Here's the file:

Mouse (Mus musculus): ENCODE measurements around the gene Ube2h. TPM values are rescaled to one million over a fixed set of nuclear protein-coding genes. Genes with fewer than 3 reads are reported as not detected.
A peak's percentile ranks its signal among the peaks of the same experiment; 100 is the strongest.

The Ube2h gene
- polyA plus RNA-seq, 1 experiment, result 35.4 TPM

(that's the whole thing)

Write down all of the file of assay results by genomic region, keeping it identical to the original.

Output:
Mouse (Mus musculus): ENCODE measurements around the gene Ube2h. TPM values are rescaled to one million over a fixed set of nuclear protein-coding genes. Genes with fewer than 3 reads are reported as not detected.
A peak's percentile ranks its signal among the peaks of the same experiment; 100 is the strongest.

The Ube2h gene
- polyA plus RNA-seq, 1 experiment, result 35.4 TPM